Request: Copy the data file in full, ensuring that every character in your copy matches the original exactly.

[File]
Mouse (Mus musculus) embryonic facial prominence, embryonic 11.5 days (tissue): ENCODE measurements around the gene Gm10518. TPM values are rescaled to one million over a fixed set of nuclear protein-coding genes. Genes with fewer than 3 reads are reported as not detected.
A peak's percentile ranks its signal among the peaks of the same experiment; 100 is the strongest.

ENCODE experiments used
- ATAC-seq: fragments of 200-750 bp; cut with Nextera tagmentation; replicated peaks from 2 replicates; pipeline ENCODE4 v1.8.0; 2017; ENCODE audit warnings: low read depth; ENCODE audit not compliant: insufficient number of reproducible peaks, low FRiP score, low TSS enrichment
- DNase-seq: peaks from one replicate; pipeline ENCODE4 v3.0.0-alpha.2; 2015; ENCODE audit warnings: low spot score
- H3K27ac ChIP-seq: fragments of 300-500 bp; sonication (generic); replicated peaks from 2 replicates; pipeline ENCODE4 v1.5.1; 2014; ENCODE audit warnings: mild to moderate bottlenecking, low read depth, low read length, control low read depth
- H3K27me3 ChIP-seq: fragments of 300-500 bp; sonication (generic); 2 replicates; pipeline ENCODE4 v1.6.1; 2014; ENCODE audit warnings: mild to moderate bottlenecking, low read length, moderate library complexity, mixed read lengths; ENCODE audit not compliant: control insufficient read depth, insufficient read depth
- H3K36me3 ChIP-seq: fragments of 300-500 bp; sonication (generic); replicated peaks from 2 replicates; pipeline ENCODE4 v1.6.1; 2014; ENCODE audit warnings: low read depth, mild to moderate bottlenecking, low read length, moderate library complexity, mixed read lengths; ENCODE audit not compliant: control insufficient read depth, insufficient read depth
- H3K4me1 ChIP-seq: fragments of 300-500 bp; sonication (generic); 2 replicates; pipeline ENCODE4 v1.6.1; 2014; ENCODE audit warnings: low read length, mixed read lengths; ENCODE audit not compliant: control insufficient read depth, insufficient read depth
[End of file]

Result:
Mouse (Mus musculus) embryonic facial prominence, embryonic 11.5 days (tissue): ENCODE measurements around the gene Gm10518. TPM values are rescaled to one million over a fixed set of nuclear protein-coding genes. Genes with fewer than 3 reads are reported as not detected.
A peak's percentile ranks its signal among the peaks of the same experiment; 100 is the strongest.

ENCODE experiments used
- ATAC-seq: fragments of 200-750 bp; cut with Nextera tagmentation; replicated peaks from 2 replicates; pipeline ENCODE4 v1.8.0; 2017; ENCODE audit warnings: low read depth; ENCODE audit not compliant: insufficient number of reproducible peaks, low FRiP score, low TSS enrichment
- DNase-seq: peaks from one replicate; pipeline ENCODE4 v3.0.0-alpha.2; 2015; ENCODE audit warnings: low spot score
- H3K27ac ChIP-seq: fragments of 300-500 bp; sonication (generic); replicated peaks from 2 replicates; pipeline ENCODE4 v1.5.1; 2014; ENCODE audit warnings: mild to moderate bottlenecking, low read depth, low read length, control low read depth
- H3K27me3 ChIP-seq: fragments of 300-500 bp; sonication (generic); 2 replicates; pipeline ENCODE4 v1.6.1; 2014; ENCODE audit warnings: mild to moderate bottlenecking, low read length, moderate library complexity, mixed read lengths; ENCODE audit not compliant: control insufficient read depth, insufficient read depth
- H3K36me3 ChIP-seq: fragments of 300-500 bp; sonication (generic); replicated peaks from 2 replicates; pipeline ENCODE4 v1.6.1; 2014; ENCODE audit warnings: low read depth, mild to moderate bottlenecking, low read length, moderate library complexity, mixed read lengths; ENCODE audit not compliant: control insufficient read depth, insufficient read depth
- H3K4me1 ChIP-seq: fragments of 300-500 bp; sonication (generic); 2 replicates; pipeline ENCODE4 v1.6.1; 2014; ENCODE audit warnings: low read length, mixed read lengths; ENCODE audit not compliant: control insufficient read depth, insufficient read depth